They plan to have a number of recurring beers as well as several special barrel aged and spontaneously fermented projects.

“We hope to expand the perception of what wild and sour beers are while still creating a variety of products that are accessible to all types of palates,” said Mitch Ermatinger.

Wild beers are differentiated by their wide variety of flavors created from combining different yeasts and bacteria, longer fermentation times, and variability within the product. The beer styles will be roughly split into three categories: Brettanomyces-focused beers, Sour beers, and Spontaneous beers.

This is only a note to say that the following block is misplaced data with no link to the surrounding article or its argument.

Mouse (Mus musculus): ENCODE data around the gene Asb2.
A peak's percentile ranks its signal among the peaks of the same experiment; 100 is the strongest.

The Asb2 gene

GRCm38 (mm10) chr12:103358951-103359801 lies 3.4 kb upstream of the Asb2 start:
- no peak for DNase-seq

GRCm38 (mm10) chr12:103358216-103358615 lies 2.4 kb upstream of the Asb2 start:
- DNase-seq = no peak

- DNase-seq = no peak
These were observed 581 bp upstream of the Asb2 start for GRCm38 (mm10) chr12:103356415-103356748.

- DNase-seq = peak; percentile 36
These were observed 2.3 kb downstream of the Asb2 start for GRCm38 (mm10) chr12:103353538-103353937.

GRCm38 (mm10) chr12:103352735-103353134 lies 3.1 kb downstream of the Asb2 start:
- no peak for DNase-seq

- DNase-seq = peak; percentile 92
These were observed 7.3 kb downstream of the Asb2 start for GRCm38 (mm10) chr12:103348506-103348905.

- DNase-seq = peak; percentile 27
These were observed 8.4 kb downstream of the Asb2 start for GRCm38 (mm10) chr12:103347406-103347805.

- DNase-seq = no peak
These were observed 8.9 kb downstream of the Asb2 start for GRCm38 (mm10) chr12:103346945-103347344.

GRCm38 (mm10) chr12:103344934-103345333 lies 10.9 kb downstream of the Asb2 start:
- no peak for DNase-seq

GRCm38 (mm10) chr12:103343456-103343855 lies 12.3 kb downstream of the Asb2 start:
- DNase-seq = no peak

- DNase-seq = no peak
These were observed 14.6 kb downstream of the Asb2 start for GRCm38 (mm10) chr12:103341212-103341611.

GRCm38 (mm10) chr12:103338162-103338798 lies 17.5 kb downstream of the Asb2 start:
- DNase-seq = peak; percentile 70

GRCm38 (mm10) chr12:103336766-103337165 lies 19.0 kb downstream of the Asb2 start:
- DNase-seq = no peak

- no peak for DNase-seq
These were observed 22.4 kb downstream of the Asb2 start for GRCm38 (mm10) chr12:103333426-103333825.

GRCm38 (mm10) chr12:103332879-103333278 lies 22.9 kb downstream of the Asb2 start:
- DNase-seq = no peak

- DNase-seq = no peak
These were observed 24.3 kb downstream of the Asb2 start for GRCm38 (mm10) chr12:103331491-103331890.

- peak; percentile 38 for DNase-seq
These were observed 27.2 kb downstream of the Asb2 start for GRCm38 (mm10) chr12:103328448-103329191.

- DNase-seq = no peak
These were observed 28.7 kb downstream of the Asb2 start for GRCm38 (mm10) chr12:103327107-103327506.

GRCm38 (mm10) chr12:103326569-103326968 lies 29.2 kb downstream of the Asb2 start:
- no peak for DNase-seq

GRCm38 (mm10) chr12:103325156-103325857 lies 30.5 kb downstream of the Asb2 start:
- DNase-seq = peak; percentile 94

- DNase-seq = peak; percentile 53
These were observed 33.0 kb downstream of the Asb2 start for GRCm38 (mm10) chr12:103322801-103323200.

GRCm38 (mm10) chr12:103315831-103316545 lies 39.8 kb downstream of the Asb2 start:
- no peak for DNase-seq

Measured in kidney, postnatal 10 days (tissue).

“We know that other breweries around town are dabbling in sour beer, which we think is great and is preparing people’s palates for even more.” Mitch Ermatinger admitted.

Speciation Artisan Ales is currently in the planning stages as owners work to secure funding sources to get the brewery off the ground. They will be establishing in a yet to be determined location in the Grand Rapids area. The plan is to have fermentation vessels and barrels as the backdrop to the combined production area and tasting room.

Initially opening one day per month for bottle sales and tasting, Speciation Artisan Ales will eventually expand its tasting room hours to be open weekly. For updates visit their website, or follow them on Facebook.